State Controller Steve Westly, who campaigned with Schwarzenegger, said he thinks the governor has strong momentum in California and on Wall Street:
“People are sick and tired of partisan politics. I think there is a sense of momentum out there, not only in the state, but on Wall Street, that the state is getting its act together. That is a big deal.”
Another obstacle is fixing the $29 billion worker’ compensation insurance system—a mammoth program where employers pay to cover workers injured on the job. Businesses say the enormous insurance costs are driving them, and jobs, out of California.
Foreseeing a huge jobs loss, lawmakers are seeking to cut costs, they are focusing on two of the most politically potent portions of the system: lawyers for injured workers, who are strong supporters of Democrats, and insurance companies, who are strong supporters of Republicans — particularly Schwarzenegger.
Unfortunately, all this talk of Schwarzenegger’s ability to draw support will be a moot point if the bond leads where some critics think it will. down the drain. Columnist Adam Sparks writes in the San Francisco Chronicle:
The Terminator is proposing the state’s largest bond in our history. It will have the taxpayers tied up mercilessly for several generations to come.
However, the legislative budget is so out of whack, with current spending $3.5 billion higher than state revenues, that this bond will be obsolete before it’s even passed. In fact, even with the bond’s passage, the Terminator will already have to rely heavily on yet more short-term borrowing to balance just the 2005-06 budget.
The bond proposal is less than a Band-Aid. It doesn’t make the hurt go away, it allows the Legislature to ignore the fiscal discipline it needs and then it punts the current deficit problem to your grandchildren. The kids won’t have to worry about what kind of inheritance they’ll be getting: It’ll be a bill.
Plus, it’s not clear that Wall Street is thrilled about the California bond measure, the size of which is unprecedented. The $15 billion bond is far too big to be sold in one piece, and will be split up into several deals. Most analysts say that, at least, it will hurt the prospects of other states and cities to garner their own deals. The Wall Street Journal (subscription):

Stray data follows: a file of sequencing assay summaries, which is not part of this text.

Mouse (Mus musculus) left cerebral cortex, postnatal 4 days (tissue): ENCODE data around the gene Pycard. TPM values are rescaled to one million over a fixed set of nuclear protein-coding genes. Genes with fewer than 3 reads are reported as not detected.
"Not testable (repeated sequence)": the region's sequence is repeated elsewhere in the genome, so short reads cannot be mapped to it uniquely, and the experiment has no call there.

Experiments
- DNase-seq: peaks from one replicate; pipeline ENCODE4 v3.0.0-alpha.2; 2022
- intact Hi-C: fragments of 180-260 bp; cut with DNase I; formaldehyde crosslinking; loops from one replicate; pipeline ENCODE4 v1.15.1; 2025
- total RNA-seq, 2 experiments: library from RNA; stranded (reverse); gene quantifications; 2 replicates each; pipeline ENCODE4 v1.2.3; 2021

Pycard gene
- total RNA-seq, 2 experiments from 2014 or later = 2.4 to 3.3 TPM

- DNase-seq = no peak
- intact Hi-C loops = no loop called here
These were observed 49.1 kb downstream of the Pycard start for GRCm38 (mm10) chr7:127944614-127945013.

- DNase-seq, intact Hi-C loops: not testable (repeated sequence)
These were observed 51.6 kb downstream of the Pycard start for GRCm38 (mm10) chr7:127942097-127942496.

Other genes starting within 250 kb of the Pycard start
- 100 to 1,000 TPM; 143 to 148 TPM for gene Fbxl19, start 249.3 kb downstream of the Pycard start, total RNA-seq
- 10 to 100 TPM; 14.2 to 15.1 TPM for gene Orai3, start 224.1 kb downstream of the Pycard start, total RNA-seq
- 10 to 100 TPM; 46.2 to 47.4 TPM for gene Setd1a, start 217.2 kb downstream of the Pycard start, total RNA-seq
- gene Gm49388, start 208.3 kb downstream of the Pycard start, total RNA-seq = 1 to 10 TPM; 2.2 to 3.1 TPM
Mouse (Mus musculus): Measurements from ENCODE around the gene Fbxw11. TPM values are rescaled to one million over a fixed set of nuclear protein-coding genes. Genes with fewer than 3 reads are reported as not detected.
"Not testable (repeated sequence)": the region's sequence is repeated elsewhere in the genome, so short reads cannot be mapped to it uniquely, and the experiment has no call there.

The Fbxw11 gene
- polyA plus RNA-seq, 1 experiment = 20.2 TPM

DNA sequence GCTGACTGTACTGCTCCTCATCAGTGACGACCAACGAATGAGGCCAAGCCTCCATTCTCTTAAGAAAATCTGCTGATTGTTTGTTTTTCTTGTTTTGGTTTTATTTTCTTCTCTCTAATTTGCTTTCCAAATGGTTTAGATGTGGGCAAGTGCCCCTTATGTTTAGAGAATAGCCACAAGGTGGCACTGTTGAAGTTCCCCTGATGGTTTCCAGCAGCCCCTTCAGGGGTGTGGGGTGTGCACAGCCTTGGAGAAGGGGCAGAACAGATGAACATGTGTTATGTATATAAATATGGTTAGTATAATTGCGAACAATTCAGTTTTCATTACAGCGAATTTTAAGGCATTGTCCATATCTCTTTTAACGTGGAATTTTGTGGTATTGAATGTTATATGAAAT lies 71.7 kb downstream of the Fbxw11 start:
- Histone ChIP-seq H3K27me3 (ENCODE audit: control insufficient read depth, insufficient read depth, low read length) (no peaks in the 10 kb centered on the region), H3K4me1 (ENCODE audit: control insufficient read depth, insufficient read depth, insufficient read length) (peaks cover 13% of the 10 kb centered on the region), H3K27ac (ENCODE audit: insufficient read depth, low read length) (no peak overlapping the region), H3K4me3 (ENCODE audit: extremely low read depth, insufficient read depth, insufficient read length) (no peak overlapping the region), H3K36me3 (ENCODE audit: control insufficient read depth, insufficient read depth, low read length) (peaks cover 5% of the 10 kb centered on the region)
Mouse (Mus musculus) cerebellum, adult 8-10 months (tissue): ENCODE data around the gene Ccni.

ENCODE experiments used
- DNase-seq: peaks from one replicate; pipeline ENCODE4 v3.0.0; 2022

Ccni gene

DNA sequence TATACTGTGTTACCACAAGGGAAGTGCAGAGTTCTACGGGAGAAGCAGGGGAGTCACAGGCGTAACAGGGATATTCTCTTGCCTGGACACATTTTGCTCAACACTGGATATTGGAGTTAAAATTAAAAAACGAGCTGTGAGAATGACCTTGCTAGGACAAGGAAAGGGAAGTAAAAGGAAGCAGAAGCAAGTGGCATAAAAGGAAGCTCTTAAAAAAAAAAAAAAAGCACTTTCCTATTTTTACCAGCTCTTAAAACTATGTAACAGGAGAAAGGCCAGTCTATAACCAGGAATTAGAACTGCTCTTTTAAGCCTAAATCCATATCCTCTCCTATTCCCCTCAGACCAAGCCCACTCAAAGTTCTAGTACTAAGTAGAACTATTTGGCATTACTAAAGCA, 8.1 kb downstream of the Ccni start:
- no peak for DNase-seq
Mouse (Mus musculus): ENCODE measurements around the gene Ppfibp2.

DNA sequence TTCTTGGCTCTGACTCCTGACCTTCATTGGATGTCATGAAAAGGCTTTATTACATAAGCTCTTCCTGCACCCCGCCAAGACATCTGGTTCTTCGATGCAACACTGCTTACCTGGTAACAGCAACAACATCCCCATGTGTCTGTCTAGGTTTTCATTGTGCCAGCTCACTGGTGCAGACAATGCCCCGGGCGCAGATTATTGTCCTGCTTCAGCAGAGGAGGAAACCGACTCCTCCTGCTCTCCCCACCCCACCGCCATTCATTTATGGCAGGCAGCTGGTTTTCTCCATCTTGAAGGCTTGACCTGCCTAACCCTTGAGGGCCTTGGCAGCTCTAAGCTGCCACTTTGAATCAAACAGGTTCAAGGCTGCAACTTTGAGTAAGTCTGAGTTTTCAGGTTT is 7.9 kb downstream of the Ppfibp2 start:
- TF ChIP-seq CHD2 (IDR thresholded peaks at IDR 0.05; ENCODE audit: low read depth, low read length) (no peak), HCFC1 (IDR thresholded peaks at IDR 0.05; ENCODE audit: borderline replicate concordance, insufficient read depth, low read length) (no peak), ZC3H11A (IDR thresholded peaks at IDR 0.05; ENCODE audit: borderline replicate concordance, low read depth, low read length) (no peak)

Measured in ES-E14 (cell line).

[T]he state will now flood the market with what promises to be the biggest municipal-bond deal ever. That has the potential to hurt the price of municipal bonds across the country at a time when strapped state and local governments are tapping debt markets themselves.
The size of the $15 billion offering “will test market capacity,” said Phil Angelides, California’s treasurer, who had opposed the bond measure. It also raised concerns in some quarters about California’s growing debt burden. The state already has about $30 billion in general-obligation bonds outstanding, and voters on Tuesday approved a separate $12.3 billion bond measure to improve schools.
The issuance is so big it could draw attention away from other states and cities trying to raise debt, said Jamie Iselin, a manager at Weiss, Peck & Greer Investments. To sell it and the separate $12.3 billion in education bonds, investment banks likely will have to attract investors from other states, where the bonds have less tax advantage. Buyers outside California wouldn’t have to pay federal taxes on the bonds’ income but could pay a state tax, while California residents wouldn’t have to pay either. Still, “This will push other deals to the side,” or at least make them costlier to get done immediately, said Mr. Iselin.”
But if, for a moment, we look beyond problems with the budget, this sort of bipartisan lovefest, unimaginable under previous governors, certainly represents progress. According to a Los Angeles Times poll, Schwarzenegger’s popularity level is running at 61 percent. (Voters generally have a negative view of state legislators’ performance.)
The margins of support that Schwarzenegger commanded for his propositions show how popular he is, for now, around the state.
And anyway, if he has any trouble with the legislature, he can always take his plans straight to the voters.